Judy Collins says she’s busier, and happier, than ever

by Jim Carnes

McClatchy Newspapers (MCT)

28 September 2011


SACRAMENTO, Calif. — Judy Collins is 72, a long way from the young folk singer who released “A Maid of Constant Sorrow” in 1961 and who covered Sandy Denny’s haunting “Who Knows Where the Time Goes” as the B-side to her 1968 hit recording “Both Sides Now.”

Collins’ life can be viewed in terms of those three songs — and she probably wouldn’t mind if you threw in a little “Send in the Clowns,” as well.

“It’s always been hard,” Collins said the other day in a telephone interview from a hotel room in Washington, D.C. “Any artist who tells you it’s easy is lying to you.”

Collins, born and reared in Seattle, studied classical piano as a child and made her debut there as a 13-year-old prodigy. But a growing interest in folk music earned not just the disapproval but outright scorn of her teacher, Antonia Brico (who, years later — even after Collins had an international singing reputation — told her: “Poor Judy, you really could have gone far”).

Sparked by the music of Woody Guthrie and Pete Seeger, Collins quit the piano, took up the guitar and joined the likes of Bob Dylan, Joni Mitchell and Richard Fariña in the singer-songwriter-activist arena.

“You have to do what you have to do,” Collins said. “I tried to live up to my family’s expectations, studying my music, tending to siblings, being the good daughter — just doing what had to be dealt with growing up.

“It turns out it was great training for the rest of my life.”

By her late teens, Collins was a street musician, busking in Greenwich Village. One evening, while playing in a small club, she caught the ear of a representative of Elektra Records and was offered a contract (which she held for more than three decades). Her debut album was “Maid” in ‘61.

Stardom wasn’t made quite so easily.

“If you don’t want to work hard, you don’t want to be an artist,” she said. “It’s not going to be stardom in a week. A friend of mine who’s a writer says it’s like laying pipe. It’s work. And it’s not for everybody.”

The music scene in the ‘60s and ‘70s was exciting. There was a lot going on: musical, pharmaceutical — and sexual — experimentation that led to much discovery, some disappointment and more than a little fine art.

Collins’ 1967 album “Wildflowers” is a folk landmark. “Who Knows Where the Time Goes,” which came the following year, featured guitar work by Stephen Stills, with whom she was romantically involved. She was the inspiration for his Crosby, Stills and Nash classic “Suite: Judy Blue Eyes.”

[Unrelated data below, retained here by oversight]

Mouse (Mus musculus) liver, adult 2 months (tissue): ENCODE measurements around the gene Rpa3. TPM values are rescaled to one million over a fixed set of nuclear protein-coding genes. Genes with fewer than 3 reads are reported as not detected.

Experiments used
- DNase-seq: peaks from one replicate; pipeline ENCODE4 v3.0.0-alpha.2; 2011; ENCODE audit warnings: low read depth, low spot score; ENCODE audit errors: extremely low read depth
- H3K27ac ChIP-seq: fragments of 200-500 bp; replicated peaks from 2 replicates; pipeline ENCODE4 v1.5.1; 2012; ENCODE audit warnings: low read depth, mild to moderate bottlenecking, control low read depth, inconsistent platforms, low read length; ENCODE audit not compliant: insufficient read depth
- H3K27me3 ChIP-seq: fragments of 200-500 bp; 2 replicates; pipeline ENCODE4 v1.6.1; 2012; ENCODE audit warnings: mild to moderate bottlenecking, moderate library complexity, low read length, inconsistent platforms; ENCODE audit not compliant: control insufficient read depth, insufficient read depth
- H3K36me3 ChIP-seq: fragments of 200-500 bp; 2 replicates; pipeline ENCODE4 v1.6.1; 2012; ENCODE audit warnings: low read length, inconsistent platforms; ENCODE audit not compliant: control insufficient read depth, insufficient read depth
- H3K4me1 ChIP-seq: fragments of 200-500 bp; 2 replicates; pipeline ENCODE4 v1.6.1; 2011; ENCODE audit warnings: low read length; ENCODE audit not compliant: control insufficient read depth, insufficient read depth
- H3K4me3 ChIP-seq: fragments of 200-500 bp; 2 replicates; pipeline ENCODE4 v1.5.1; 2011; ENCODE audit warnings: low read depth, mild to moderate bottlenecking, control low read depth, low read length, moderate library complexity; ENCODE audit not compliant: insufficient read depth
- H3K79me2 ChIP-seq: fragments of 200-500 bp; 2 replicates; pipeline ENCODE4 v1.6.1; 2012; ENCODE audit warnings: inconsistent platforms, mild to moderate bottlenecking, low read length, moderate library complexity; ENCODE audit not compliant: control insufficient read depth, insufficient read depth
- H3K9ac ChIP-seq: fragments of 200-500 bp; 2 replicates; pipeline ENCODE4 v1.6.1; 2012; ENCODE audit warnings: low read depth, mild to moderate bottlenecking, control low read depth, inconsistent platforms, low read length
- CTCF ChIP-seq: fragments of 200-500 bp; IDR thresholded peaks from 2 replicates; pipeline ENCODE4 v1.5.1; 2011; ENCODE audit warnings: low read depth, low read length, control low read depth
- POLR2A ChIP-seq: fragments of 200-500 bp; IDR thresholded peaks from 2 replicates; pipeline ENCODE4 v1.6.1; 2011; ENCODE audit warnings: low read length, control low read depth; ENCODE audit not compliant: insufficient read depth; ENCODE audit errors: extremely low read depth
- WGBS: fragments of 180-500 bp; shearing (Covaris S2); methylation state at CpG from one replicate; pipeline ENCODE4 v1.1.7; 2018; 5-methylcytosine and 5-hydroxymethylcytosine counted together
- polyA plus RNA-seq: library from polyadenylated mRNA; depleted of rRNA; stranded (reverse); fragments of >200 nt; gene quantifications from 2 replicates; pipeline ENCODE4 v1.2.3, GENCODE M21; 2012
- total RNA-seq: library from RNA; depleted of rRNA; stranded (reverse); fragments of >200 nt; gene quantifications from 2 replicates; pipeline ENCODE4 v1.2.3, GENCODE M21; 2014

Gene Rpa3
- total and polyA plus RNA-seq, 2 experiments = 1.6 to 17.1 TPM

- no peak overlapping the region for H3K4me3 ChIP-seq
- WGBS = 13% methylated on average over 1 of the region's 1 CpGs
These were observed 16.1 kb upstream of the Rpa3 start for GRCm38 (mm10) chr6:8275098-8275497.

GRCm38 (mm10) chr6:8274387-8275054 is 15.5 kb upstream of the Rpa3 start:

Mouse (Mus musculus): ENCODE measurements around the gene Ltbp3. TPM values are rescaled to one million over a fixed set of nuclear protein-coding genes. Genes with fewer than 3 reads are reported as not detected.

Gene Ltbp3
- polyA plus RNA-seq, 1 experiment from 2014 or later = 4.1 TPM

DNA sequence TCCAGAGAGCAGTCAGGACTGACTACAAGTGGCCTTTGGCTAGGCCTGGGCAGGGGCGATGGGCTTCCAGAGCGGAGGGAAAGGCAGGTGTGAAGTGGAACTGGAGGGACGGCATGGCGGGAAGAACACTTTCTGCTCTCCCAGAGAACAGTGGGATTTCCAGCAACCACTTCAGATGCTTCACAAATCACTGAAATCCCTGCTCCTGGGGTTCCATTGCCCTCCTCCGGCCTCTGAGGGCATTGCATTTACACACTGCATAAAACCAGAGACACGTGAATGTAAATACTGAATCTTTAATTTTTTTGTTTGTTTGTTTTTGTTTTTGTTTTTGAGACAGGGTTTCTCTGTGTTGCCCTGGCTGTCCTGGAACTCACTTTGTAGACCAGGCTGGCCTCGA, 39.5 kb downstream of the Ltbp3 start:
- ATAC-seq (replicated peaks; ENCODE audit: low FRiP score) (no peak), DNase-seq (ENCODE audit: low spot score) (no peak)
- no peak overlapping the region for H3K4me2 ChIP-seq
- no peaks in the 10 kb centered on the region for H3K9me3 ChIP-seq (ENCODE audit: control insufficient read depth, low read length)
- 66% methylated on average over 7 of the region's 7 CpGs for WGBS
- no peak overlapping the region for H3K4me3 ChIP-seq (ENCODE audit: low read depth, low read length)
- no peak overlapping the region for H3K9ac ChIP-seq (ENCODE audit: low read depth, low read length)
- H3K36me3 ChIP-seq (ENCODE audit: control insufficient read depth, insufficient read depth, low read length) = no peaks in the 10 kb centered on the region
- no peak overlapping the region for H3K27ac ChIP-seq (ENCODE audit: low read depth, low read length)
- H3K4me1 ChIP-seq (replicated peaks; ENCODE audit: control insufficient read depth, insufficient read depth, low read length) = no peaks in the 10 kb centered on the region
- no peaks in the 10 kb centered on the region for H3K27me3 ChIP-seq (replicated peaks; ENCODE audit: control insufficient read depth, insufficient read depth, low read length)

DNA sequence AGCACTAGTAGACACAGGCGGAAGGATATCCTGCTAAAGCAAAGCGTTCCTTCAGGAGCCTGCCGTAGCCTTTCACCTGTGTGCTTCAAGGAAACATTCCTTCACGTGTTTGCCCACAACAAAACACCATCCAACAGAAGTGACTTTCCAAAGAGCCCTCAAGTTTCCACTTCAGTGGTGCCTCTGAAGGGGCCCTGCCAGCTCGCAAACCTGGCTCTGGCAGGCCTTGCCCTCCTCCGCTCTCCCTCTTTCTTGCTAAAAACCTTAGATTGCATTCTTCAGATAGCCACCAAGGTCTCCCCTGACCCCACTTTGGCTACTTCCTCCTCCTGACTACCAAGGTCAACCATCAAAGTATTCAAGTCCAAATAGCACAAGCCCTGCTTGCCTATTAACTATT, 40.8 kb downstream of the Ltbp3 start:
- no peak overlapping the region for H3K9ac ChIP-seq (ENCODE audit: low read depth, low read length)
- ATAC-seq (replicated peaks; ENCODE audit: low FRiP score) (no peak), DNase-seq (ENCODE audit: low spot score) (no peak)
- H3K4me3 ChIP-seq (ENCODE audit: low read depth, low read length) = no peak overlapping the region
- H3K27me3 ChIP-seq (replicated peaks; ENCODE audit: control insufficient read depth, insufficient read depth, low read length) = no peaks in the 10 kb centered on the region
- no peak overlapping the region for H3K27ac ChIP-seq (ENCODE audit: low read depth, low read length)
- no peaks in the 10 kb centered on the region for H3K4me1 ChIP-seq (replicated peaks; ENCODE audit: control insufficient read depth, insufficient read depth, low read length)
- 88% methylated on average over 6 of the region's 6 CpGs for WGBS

Romance is one thing. Drugs is another. “There was a time when a lot of people spent a lot of time and a lot of money doing drugs in the recording studio,” Collins said. “That wasn’t for me, and that’s not the standard operating procedure anymore. There are a lot of access points to art. But there’s always a trade-off. And it’s always work.”

Though her fortunes and popularity have risen and fallen, Collins has worked diligently for 50 years now. This year alone, she will perform more than 100 concerts in the U.S. and abroad. She composes music, she sings and she writes books. She also keeps a sharp eye on the business of being Judy Collins.

“Everybody who’s an artist has to fundamentally understand what’s going on in her finances and have input,” she said. “I’m very hands-on with what’s going on. You get lots of advice but ultimately, it’s your decision. Sometimes you get great advice, and that’s good. Sometimes, the advice is … not so good.

“I always say my mistakes are always $40,000 mistakes. That seems to be the cost everytime.”

These days, Collins is the busiest she has ever been. She has a book coming out Oct. 18 (“Sweet Judy Blue Eyes: My Life in Music”), a children’s book coming out Oct. 1 (“When You Wish Upon a Star,” companion to last year’s “Over the Rainbow”) and a new CD (“Bohemian”), also due Oct. 18. The recording contains many original new songs.

“This is definitely the best time of my life,” she said. “I’m the happiest, healthiest, most optimistic that I’ve ever been. There’s a lot of water over the dam. But I’m happier than ever, more productive than ever.”

It’s here the lyrics of “Who Knows Where the Time Goes” seem especially appropriate:

“I will still be here. I have no thought of leaving. I do not count the time. For who knows how my love grows? And who knows where the time goes?”

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